Clissold Park School


Re-typing of a newspaper article, (date and provenance unknown) in the files of the Planning Dept. It is yellowed and incomplete. Probably about 1960


Full details of the new Clissold Park School, which is being built in Clissold Road, Stoke Newington, were released at a press conference held in the old school in Palatine Road last Friday. Boys and girls from the present upper and lower schools will move into the new building in September.


The £1 million pound school will accommodate 1723 pupils as opposed to the present 1000 crammed into the present buildings, where some classes have to be taken in a converted cloakroom. The sixth form will be expanded from 90 to about 225, and the range of facilities is exceptionally wide.




The new school will offer its senior pupils many alternatives to sports and games, and the emphasis is very much on the arts. To this end a large multi-purpose theatre with room for up to 200 is being built, as well as the games hall at the other end of the building which covers 6,500 square feet.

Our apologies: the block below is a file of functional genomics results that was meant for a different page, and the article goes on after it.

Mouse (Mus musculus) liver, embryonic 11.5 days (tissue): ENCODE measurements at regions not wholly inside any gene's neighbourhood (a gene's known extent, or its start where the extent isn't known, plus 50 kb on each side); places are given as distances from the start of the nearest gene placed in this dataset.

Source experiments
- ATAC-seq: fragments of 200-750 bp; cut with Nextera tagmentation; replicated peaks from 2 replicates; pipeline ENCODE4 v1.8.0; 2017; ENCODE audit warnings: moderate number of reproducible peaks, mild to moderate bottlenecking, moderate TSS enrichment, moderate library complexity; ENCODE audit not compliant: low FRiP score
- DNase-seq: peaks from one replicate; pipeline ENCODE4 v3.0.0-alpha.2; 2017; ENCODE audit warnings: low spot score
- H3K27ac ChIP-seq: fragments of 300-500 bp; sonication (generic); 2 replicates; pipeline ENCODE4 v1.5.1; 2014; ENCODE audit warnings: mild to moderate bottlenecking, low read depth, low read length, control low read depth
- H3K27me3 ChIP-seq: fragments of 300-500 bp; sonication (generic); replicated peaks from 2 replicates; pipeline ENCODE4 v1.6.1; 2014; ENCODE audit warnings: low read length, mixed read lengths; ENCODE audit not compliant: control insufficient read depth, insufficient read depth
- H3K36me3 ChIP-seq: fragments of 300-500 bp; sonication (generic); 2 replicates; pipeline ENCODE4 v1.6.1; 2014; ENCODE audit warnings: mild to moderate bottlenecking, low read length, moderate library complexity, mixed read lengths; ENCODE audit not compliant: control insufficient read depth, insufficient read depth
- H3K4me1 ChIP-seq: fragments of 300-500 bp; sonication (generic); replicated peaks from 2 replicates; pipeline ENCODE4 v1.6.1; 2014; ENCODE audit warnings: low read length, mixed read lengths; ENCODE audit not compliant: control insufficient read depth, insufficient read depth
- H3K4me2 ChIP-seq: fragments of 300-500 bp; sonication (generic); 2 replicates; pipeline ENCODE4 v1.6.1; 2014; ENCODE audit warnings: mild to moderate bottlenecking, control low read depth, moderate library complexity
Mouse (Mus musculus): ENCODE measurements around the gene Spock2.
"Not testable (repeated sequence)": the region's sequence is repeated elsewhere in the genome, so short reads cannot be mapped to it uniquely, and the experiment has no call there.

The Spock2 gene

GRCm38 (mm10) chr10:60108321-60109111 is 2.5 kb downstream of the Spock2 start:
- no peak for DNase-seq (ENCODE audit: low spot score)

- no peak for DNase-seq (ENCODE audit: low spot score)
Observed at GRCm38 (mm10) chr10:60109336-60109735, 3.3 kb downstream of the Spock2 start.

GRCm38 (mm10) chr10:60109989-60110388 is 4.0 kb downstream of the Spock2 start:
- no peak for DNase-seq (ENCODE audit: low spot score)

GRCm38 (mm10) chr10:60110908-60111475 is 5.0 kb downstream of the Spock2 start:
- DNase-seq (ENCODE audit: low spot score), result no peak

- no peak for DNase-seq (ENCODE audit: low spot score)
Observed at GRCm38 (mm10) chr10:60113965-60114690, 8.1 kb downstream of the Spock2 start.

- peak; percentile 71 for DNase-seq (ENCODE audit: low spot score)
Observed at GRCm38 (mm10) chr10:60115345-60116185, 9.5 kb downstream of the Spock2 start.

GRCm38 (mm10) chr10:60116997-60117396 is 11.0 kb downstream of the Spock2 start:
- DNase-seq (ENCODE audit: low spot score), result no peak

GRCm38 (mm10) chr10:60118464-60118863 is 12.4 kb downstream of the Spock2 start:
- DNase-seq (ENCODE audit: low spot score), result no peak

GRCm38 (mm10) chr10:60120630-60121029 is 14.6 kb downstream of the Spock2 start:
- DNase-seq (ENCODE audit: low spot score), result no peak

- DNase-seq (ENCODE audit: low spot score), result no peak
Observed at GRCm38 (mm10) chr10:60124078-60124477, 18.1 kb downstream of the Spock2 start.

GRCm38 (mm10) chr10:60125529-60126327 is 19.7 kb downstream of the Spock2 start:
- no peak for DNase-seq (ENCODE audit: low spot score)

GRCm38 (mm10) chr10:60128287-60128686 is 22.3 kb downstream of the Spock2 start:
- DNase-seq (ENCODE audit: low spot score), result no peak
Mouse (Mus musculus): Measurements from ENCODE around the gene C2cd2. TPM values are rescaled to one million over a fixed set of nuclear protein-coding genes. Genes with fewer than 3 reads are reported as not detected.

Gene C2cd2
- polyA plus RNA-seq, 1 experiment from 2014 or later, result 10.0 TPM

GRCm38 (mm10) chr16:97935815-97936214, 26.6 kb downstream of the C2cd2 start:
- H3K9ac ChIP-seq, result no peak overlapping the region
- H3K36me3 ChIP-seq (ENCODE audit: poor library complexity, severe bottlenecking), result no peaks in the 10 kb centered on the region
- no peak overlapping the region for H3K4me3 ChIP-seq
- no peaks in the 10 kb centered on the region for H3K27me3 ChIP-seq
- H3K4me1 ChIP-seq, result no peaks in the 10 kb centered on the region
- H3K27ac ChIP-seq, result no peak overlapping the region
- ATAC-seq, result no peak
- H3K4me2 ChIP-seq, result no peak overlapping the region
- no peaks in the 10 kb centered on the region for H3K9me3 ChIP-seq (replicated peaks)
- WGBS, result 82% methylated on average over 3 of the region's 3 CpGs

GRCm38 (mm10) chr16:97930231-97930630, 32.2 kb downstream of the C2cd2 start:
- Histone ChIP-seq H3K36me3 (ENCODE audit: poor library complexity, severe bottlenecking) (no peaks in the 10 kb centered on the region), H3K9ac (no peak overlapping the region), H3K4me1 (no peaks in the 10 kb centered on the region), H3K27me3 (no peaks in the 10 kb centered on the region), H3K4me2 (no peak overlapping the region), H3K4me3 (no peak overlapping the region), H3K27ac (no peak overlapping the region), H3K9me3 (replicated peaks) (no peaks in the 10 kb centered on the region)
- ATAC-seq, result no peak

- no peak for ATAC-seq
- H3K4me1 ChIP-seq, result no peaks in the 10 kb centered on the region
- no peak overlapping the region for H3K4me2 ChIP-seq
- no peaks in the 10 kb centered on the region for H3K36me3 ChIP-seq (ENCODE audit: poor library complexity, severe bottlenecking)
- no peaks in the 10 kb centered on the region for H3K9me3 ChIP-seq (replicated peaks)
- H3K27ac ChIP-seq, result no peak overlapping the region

Clissold Park School will be one of the first schools to dispense with the traditional assembly hall. Instead, there are various smaller halls, and the sixth form will have two common rooms and a coffee bar. The central feature of the groups of three-storey buildings is an 18 foot wide concourse running right through where the old Church Walk used to be.

At last Friday's conference, the headmaster, Mr. T. C. Willcocks, spoke of the wide range of subjects available to his pupils, and he said that 61 % of them were immigrants – of 26 nationalities and speaking 21 languages. They were encouraged to take “A” levels in their own languages.




Mr. Willcocks felt that the school's curriculum would improve in its new premises, and he also expected that the present ”work preparation” scheme – whereby pupils on go to work at local firms for short periods in order to see how they are suited for the jobs they want – will be expanded. As far as social services are concerned, he said that an old people's home was just nearby, and there was room for further activity in that direction.

Mr. G. Stillman, of Stillman and Eastwick Field, the architects, said that the new school was “like a university college, with different forms of buildings all about three storeys high”.